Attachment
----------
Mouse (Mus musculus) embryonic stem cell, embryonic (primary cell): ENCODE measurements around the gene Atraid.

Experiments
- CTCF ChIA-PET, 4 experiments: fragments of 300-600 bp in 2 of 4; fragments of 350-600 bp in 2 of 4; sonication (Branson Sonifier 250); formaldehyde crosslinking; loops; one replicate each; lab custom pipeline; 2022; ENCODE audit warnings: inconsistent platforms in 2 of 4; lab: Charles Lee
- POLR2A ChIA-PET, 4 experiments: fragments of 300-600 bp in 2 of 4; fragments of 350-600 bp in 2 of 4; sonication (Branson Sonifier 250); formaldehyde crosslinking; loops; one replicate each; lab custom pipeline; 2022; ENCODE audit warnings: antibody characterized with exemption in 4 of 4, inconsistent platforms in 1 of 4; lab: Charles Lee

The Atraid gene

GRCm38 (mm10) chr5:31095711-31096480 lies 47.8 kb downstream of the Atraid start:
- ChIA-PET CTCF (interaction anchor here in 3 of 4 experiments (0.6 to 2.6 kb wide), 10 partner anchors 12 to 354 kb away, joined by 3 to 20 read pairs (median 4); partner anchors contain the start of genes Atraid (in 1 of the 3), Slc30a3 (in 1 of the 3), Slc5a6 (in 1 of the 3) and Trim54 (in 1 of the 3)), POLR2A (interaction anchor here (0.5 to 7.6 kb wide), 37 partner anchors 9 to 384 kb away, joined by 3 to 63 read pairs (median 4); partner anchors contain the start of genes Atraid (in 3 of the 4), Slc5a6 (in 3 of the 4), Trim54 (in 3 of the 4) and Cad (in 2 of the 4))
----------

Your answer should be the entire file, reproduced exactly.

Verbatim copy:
Mouse (Mus musculus) embryonic stem cell, embryonic (primary cell): ENCODE measurements around the gene Atraid.

Experiments
- CTCF ChIA-PET, 4 experiments: fragments of 300-600 bp in 2 of 4; fragments of 350-600 bp in 2 of 4; sonication (Branson Sonifier 250); formaldehyde crosslinking; loops; one replicate each; lab custom pipeline; 2022; ENCODE audit warnings: inconsistent platforms in 2 of 4; lab: Charles Lee
- POLR2A ChIA-PET, 4 experiments: fragments of 300-600 bp in 2 of 4; fragments of 350-600 bp in 2 of 4; sonication (Branson Sonifier 250); formaldehyde crosslinking; loops; one replicate each; lab custom pipeline; 2022; ENCODE audit warnings: antibody characterized with exemption in 4 of 4, inconsistent platforms in 1 of 4; lab: Charles Lee

The Atraid gene

GRCm38 (mm10) chr5:31095711-31096480 lies 47.8 kb downstream of the Atraid start:
- ChIA-PET CTCF (interaction anchor here in 3 of 4 experiments (0.6 to 2.6 kb wide), 10 partner anchors 12 to 354 kb away, joined by 3 to 20 read pairs (median 4); partner anchors contain the start of genes Atraid (in 1 of the 3), Slc30a3 (in 1 of the 3), Slc5a6 (in 1 of the 3) and Trim54 (in 1 of the 3)), POLR2A (interaction anchor here (0.5 to 7.6 kb wide), 37 partner anchors 9 to 384 kb away, joined by 3 to 63 read pairs (median 4); partner anchors contain the start of genes Atraid (in 3 of the 4), Slc5a6 (in 3 of the 4), Trim54 (in 3 of the 4) and Cad (in 2 of the 4))